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Thursday Dec 06 2018
By
REUTERS

No delay to UK parliament's Brexit vote despite report of warning to May

By
REUTERS
Britain's Prime Minister Theresa May leaves 10 Downing Street, London, Britain, December 4, 2018. REUTERS

LONDON: Parliament’s vote on British Prime Minister Theresa May’s Brexit deal will go ahead on Dec. 11, her office said on Thursday, despite a newspaper report ministers had sought a delay to prevent a defeat so big it might bring down the government.

May has repeatedly said that if lawmakers reject her deal with Brussels, which would see Britain exit the EU on March 29 with continued close ties, the only alternatives are leaving without a deal or reversing Brexit.

The British parliament is mid-way through a five-day debate on the Brexit deal, ahead of the crunch vote which will define Britain’s departure from the EU and could determine May’s own future as leader. She currently looks set to lose that vote.

The Times newspaper reported that senior ministers were urging the prime minister to delay it for fear of a rout.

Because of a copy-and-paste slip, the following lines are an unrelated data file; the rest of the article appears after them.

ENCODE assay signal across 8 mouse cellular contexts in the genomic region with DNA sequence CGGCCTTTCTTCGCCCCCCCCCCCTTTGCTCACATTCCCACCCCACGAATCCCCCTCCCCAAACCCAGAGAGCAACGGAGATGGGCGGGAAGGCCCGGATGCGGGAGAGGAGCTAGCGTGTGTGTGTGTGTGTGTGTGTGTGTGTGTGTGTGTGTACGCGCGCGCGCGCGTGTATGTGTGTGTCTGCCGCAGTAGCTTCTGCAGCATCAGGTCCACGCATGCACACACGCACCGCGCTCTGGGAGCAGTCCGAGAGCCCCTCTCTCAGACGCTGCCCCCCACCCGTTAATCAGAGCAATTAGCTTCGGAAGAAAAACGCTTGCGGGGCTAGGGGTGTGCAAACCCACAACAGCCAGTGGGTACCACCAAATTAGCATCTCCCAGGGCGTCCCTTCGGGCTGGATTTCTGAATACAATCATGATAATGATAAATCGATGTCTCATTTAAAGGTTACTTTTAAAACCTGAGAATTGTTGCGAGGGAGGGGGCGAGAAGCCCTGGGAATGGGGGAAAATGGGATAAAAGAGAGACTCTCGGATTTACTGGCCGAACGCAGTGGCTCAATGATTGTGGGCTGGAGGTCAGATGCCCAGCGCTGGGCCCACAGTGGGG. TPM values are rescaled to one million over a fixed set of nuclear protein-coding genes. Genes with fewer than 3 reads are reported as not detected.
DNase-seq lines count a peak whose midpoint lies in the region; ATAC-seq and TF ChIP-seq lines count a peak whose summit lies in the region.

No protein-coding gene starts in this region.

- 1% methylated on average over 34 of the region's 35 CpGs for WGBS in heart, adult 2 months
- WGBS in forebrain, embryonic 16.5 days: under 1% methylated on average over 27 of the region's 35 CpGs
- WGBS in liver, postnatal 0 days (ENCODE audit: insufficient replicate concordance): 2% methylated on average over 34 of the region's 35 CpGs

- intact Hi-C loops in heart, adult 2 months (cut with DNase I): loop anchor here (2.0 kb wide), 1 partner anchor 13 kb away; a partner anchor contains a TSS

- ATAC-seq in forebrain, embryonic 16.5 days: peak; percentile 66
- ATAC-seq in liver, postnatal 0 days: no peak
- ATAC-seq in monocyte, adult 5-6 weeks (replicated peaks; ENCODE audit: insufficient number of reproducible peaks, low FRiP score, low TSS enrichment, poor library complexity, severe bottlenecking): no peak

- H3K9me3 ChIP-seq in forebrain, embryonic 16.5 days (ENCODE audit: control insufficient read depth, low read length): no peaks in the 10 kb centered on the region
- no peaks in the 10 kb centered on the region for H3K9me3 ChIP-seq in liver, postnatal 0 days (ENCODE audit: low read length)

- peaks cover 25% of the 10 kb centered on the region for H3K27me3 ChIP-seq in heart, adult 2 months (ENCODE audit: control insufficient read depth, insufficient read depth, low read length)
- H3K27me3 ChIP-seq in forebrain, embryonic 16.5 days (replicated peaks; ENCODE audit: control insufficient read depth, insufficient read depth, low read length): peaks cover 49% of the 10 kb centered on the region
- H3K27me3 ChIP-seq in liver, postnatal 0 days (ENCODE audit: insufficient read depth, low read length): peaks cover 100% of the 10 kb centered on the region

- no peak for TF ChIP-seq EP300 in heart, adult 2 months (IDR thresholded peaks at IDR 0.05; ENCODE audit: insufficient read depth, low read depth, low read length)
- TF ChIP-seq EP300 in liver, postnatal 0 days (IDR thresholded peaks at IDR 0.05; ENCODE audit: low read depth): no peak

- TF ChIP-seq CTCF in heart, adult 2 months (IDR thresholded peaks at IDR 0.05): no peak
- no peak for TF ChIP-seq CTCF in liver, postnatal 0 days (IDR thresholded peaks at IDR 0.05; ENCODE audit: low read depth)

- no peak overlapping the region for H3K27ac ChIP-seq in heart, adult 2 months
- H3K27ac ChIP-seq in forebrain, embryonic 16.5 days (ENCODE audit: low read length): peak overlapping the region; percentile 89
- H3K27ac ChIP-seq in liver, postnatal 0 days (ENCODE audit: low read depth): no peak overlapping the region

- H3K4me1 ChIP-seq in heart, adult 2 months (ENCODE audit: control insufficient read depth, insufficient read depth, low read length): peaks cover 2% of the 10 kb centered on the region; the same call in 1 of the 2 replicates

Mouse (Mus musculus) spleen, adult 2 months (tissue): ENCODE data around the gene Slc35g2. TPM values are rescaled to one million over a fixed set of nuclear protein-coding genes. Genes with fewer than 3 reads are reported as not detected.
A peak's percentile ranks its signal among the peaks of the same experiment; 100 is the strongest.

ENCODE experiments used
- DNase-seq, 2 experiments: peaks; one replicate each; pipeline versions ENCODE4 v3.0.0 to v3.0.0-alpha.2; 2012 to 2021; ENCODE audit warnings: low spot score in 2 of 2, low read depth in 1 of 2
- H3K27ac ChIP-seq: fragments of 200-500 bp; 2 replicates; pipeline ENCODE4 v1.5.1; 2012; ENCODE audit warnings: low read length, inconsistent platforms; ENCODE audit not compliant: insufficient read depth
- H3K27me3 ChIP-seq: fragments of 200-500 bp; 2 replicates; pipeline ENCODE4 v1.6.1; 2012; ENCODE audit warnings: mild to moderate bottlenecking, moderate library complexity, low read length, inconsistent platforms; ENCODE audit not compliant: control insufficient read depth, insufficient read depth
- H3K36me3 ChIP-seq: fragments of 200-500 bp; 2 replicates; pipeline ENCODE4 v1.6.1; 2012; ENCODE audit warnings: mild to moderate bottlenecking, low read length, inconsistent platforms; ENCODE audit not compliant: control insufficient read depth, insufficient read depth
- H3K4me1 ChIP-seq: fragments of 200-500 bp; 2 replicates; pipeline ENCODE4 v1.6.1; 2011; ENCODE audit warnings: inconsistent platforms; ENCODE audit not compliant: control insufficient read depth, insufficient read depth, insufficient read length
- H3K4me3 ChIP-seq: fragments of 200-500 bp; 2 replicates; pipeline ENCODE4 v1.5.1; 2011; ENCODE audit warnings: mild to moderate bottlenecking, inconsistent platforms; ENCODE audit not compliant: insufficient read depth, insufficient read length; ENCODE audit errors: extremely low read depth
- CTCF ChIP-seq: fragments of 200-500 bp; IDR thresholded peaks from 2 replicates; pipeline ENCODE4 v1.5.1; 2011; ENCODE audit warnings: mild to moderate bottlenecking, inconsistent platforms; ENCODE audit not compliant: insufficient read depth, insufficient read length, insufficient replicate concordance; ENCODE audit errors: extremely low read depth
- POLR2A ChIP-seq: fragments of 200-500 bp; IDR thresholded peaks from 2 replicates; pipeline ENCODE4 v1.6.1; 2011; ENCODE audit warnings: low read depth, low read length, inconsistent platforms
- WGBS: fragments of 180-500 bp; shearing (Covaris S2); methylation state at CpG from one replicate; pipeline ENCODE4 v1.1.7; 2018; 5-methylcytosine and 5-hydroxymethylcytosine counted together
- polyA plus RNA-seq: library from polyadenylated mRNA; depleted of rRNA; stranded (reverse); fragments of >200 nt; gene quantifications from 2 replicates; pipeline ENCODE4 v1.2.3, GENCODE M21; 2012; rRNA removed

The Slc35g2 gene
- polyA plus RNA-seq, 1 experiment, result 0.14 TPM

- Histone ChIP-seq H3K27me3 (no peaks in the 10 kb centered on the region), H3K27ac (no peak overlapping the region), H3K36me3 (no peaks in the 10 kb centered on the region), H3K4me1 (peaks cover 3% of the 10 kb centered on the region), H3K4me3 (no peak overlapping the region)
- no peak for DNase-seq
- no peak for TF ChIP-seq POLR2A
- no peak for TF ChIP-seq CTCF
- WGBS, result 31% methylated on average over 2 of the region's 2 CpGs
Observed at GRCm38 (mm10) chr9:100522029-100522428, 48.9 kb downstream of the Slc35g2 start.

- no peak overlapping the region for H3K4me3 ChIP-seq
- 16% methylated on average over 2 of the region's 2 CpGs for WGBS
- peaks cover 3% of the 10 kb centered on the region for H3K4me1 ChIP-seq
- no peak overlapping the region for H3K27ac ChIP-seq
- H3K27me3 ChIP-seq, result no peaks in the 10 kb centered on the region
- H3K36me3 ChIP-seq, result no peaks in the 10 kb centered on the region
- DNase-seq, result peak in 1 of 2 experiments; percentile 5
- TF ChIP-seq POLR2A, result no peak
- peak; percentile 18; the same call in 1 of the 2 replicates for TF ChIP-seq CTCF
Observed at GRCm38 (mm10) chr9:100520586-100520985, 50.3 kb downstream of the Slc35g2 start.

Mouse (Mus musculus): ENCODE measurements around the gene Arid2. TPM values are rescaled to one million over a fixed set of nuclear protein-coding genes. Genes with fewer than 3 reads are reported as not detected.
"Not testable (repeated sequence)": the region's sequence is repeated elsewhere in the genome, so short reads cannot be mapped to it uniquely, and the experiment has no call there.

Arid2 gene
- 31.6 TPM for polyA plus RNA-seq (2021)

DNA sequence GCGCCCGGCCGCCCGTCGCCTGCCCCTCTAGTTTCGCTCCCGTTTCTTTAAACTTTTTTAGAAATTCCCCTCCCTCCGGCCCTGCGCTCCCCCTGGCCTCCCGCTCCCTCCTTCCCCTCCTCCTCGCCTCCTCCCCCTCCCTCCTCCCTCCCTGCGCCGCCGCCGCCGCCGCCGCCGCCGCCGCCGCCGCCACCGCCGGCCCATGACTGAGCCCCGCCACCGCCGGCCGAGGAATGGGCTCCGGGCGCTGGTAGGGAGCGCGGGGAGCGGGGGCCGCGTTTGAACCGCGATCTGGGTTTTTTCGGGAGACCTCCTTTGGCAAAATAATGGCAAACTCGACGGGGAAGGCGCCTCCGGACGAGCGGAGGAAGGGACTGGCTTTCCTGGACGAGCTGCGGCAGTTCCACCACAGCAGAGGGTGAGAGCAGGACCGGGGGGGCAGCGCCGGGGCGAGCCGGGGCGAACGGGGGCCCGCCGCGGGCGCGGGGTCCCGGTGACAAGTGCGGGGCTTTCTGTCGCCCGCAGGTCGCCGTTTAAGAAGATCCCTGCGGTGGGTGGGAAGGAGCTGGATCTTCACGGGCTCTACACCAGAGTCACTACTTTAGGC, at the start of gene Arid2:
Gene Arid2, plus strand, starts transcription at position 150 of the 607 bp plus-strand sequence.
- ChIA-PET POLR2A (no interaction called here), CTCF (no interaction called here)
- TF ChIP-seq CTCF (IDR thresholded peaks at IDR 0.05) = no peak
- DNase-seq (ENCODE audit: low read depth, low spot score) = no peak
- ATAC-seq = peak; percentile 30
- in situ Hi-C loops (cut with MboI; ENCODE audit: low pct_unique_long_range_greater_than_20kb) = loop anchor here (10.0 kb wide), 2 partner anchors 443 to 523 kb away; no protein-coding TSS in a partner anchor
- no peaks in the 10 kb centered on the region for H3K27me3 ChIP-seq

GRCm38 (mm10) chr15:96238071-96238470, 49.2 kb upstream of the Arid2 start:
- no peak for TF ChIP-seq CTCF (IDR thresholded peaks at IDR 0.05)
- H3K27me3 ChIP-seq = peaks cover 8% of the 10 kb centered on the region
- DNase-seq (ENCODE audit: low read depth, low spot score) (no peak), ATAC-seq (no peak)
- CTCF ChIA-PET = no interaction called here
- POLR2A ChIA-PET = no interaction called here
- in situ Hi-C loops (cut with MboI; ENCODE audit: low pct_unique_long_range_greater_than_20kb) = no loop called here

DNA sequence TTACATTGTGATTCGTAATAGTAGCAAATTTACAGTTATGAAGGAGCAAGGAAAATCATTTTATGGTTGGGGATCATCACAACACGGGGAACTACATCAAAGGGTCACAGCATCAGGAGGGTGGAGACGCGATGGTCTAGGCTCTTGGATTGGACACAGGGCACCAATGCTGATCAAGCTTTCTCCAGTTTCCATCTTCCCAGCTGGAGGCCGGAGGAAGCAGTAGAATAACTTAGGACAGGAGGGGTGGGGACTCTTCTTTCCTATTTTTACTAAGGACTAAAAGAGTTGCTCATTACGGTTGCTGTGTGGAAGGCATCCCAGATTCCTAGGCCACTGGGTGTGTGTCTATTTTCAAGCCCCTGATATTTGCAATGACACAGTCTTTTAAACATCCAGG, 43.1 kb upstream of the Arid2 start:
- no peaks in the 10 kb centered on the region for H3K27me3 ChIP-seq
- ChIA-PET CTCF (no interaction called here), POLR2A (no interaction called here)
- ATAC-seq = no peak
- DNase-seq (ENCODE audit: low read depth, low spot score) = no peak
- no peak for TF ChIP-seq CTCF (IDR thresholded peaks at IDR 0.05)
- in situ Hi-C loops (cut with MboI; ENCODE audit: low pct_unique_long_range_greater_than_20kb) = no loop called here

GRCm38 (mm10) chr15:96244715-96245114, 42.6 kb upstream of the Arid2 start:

“The vote will take place on Tuesday as planned,” May’s spokeswoman said. The House of Commons leader, Andrea Leadsom, also told parliament the vote would go ahead on Dec. 11.

The day before the vote, on Dec. 10, the European Union’s top court will deliver a judgment on whether Britain can unilaterally halt Brexit. 

EU negotiator Michel Barnier said on Thursday that the only deal available was the one agreed with Brussels.

“The agreement that is on the table — the withdrawal agreement and the agreement on the future relationship — are, in our view, the only and best possible to organize an orderly withdrawal,” Barnier said.

May used an interview on BBC radio on Thursday to press on with her bid to persuade lawmakers to back her deal.

“There are three options: one is to leave the European Union with a deal ... the other two are that we leave without a deal or that we have no Brexit at all,” she said.

In one small potential change, May said she was speaking to lawmakers about giving parliament a bigger role in deciding whether to trigger a so-called Northern Irish backstop.

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